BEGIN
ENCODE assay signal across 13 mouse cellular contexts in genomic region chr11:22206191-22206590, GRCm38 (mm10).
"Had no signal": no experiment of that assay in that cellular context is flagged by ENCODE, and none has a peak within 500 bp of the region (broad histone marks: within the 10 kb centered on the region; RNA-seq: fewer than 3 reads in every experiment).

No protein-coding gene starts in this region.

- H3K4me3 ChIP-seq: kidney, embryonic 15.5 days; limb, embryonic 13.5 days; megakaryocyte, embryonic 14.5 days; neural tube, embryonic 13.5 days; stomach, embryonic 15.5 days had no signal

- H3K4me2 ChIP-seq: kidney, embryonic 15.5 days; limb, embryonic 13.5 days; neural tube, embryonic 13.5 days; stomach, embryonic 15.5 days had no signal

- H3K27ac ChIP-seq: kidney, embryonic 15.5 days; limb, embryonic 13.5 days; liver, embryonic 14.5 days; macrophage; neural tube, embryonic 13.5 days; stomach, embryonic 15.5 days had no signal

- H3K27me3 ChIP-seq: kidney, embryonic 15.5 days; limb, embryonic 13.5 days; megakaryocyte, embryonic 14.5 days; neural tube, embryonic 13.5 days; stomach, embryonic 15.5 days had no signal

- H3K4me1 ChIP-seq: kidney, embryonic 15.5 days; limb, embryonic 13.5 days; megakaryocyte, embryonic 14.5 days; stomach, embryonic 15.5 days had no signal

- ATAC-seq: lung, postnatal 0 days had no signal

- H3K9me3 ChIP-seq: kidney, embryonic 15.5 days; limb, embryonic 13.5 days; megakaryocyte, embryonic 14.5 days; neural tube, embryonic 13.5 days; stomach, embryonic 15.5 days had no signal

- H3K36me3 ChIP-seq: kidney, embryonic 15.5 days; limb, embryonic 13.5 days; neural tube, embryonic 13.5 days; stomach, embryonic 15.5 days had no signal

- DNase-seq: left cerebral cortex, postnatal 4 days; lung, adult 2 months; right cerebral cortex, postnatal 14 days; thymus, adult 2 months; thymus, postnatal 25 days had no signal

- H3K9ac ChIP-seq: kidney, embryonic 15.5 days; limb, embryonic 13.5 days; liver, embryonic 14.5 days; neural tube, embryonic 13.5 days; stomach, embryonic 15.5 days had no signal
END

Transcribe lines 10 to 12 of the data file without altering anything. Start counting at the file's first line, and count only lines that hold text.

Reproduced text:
- H3K9me3 ChIP-seq: kidney, embryonic 15.5 days; limb, embryonic 13.5 days; megakaryocyte, embryonic 14.5 days; neural tube, embryonic 13.5 days; stomach, embryonic 15.5 days had no signal

- H3K36me3 ChIP-seq: kidney, embryonic 15.5 days; limb, embryonic 13.5 days; neural tube, embryonic 13.5 days; stomach, embryonic 15.5 days had no signal

- DNase-seq: left cerebral cortex, postnatal 4 days; lung, adult 2 months; right cerebral cortex, postnatal 14 days; thymus, adult 2 months; thymus, postnatal 25 days had no signal